Frocks from films
Set up to train police and forensic officers, the Crime Museum and its cases have stayed shut to the public. But now it is opening its doors to reveal the grim secrets behind Britain’s most notorious crimes, writes Sam Rogg
The Great Train Robbery. Jack the Ripper. The Millennium Dome diamond heist. Dr Crippen. The Portland Soviet Spy Ring. They could all be names for the latest Hollywood blockbuster to grace our screens. But there is nothing fictional about these titles – these are the names given to some of the UK’s most historic and notorious crimes. What happens to the materials gathered in these cases once they’re closed has been something of a mystery, until now. As the Museum of London’s latest exhibition reveals, there is a hidden Crime Museum in the capital and, for the first time ever, the public are being invited inside.
Set up in 1875 with the sole purpose of training police officers, the Crime Museum has been tracing the changing nature of crime and the advances in detection ever since. In The Crime Museum Uncovered (from 9 Oct), visitors can get up close to never-before-seen-objects from this London police collection, including a published memoir containing handwritten notes by Donald Swanson, who was the senior investigating officer on the Jack the Ripper case in the late 1880s.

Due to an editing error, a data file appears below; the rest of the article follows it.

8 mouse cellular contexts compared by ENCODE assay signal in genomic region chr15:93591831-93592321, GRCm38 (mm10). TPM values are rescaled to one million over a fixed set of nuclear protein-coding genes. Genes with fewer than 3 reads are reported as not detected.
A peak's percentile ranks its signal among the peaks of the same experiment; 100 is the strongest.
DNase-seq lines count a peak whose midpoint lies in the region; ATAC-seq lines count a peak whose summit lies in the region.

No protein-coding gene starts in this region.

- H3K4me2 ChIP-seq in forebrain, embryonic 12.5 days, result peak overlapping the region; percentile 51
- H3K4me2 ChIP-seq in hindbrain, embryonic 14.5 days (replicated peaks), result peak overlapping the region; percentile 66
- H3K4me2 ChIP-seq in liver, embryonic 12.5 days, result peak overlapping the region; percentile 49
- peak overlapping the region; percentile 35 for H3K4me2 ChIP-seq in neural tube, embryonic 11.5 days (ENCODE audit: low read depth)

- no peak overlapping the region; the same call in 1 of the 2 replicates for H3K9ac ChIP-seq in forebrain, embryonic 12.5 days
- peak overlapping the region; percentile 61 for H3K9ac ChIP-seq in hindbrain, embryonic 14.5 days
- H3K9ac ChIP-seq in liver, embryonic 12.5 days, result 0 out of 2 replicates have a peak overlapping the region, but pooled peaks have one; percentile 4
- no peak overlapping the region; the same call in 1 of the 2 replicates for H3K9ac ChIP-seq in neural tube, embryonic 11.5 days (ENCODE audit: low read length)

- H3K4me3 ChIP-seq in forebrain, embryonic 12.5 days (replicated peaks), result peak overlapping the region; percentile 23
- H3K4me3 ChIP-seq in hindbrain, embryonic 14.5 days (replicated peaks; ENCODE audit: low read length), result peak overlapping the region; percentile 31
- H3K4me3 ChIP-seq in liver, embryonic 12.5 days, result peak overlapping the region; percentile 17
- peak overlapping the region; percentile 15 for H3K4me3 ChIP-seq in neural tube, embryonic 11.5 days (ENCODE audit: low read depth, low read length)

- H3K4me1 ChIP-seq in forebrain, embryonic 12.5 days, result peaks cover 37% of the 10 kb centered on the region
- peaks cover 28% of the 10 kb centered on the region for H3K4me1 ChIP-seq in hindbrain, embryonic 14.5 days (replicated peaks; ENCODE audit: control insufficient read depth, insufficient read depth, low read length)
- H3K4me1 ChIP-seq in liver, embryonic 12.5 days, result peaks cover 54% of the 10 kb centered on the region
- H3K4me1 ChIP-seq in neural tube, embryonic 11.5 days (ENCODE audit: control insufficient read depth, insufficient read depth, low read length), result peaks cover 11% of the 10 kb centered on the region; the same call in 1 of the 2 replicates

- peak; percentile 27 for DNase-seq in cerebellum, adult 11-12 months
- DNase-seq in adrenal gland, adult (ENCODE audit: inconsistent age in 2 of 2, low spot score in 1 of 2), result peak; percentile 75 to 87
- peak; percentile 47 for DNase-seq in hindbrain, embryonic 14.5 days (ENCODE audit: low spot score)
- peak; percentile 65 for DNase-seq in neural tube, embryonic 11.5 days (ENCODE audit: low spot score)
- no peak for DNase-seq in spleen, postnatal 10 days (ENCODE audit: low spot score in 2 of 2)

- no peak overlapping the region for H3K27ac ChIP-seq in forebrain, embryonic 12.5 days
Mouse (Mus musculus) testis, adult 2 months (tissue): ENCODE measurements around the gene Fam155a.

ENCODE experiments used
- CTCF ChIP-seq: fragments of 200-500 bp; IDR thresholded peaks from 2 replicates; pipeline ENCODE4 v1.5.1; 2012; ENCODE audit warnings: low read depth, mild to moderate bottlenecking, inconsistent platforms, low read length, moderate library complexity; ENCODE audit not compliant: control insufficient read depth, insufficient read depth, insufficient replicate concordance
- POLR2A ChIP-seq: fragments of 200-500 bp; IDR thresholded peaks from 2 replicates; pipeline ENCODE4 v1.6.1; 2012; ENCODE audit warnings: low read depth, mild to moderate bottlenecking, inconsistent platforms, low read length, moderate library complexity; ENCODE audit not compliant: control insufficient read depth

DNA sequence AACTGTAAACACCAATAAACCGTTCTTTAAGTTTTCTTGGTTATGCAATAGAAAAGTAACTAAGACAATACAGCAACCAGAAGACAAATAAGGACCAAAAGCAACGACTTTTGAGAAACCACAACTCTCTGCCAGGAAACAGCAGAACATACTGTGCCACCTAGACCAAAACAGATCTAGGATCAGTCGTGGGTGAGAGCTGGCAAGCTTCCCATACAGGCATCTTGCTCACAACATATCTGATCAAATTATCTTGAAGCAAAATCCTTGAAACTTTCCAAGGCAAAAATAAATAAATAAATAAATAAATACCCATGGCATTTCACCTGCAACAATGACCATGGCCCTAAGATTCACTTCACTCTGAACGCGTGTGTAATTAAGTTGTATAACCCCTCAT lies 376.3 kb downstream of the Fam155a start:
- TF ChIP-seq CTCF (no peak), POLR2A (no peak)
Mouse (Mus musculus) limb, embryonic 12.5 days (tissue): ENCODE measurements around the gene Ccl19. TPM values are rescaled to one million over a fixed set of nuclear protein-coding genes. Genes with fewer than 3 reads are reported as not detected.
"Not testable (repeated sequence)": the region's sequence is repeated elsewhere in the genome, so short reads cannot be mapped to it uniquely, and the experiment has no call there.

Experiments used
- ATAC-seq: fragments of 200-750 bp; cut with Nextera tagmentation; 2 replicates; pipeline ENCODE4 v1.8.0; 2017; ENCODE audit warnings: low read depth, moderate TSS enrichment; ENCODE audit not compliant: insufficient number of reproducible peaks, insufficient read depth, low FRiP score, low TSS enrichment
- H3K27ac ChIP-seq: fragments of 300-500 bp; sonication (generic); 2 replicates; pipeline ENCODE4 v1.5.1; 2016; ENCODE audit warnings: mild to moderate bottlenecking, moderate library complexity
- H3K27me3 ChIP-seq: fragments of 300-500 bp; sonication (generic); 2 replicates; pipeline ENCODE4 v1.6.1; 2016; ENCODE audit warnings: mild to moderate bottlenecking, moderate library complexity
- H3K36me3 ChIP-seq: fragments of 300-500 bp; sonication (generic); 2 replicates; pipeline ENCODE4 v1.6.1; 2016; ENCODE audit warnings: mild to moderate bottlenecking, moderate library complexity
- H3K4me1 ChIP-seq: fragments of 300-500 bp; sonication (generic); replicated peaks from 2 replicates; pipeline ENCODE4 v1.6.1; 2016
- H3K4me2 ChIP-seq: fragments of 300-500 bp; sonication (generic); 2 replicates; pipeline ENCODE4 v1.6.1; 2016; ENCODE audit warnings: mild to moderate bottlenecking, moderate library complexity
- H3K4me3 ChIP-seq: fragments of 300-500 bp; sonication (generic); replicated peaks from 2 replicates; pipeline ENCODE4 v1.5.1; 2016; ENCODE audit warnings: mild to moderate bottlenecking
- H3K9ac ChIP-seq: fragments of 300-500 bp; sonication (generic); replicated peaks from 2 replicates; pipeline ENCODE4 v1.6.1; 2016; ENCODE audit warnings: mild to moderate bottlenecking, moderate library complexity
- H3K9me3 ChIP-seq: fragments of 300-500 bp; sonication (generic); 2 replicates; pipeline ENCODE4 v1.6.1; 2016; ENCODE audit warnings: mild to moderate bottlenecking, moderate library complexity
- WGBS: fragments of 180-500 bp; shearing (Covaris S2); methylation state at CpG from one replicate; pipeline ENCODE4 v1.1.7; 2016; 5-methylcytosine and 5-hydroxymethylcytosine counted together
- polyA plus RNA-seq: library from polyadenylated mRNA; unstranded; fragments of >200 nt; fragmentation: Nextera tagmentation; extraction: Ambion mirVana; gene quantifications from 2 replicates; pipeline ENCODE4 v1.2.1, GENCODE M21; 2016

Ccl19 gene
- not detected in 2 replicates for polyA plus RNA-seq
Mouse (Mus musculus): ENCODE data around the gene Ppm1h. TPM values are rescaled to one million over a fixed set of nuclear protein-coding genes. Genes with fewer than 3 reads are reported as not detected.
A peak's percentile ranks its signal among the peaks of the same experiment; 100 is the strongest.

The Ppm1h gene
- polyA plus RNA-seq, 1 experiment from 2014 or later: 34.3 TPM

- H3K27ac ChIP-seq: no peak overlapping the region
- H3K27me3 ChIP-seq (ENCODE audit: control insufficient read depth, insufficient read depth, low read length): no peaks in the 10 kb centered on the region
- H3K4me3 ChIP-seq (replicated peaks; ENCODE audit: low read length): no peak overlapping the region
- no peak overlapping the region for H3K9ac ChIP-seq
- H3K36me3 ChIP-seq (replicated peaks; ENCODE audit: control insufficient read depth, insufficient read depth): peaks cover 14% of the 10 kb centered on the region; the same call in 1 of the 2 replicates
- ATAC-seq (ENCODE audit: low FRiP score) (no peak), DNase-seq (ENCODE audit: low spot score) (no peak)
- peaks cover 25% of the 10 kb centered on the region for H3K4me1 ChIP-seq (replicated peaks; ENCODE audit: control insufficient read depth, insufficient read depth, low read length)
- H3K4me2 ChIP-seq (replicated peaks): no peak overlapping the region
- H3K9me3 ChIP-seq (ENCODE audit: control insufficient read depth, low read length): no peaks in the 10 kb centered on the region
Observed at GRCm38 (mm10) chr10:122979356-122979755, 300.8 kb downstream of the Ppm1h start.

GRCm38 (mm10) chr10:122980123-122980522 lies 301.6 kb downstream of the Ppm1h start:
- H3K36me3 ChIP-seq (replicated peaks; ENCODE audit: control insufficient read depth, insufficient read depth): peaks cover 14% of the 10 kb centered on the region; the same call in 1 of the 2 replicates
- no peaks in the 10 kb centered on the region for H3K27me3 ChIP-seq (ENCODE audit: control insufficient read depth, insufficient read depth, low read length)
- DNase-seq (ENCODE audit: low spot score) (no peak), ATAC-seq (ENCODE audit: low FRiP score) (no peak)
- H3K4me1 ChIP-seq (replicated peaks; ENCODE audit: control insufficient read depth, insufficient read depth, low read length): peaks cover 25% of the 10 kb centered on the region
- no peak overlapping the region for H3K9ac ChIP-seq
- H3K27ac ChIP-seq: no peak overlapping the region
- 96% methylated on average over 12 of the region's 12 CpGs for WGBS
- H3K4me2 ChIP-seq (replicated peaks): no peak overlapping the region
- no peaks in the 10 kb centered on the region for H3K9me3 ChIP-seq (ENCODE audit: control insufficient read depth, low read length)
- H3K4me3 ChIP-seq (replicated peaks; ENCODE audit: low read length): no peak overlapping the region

Among the fascinating displays are microdots – tiny discs of text – containing secret messages and a microdot reader found in Mrs Kroger’s handbag when she was arrested for her involvement in the Portland Soviet Spy Ring in 1961. There’s the violin, tools, false arm and folding ladder used by 19th-century murderer and cat burglar Charles Peace, who serenaded houses by day and robbed them by night. There’s even a briefcase containing a syringe and poison that belonged to two of London’s most notorious gangsters, the Kray twins, who, while they were involved in robberies, arson attacks and assaults, mixed with celebrities such as Frank Sinatra and Judy Garland in their day.
See the infamous masks used by the Stratton brothers in 1905 – the first men to be convicted in the UK for murder based on fingerprint evidence – and discover what early counterfeiting and forgery implements looked like. You can also see tools used by the ’acid bath murderer’ John Haigh.
Although chilling at times, The Crime Museum Uncovered is compelling, giving a voice to the real people behind the objects, from the victims and criminals to the police officers who cracked the cases. Take the opportunity to see it now before it is all locked away again.
Clockwise from far left:
Charles Peace’s violin; masks used by the Stratton brothers; Champagne belonging to the Great Train Robbers; forgery and counterfeiting implements
Inset: Crime Museum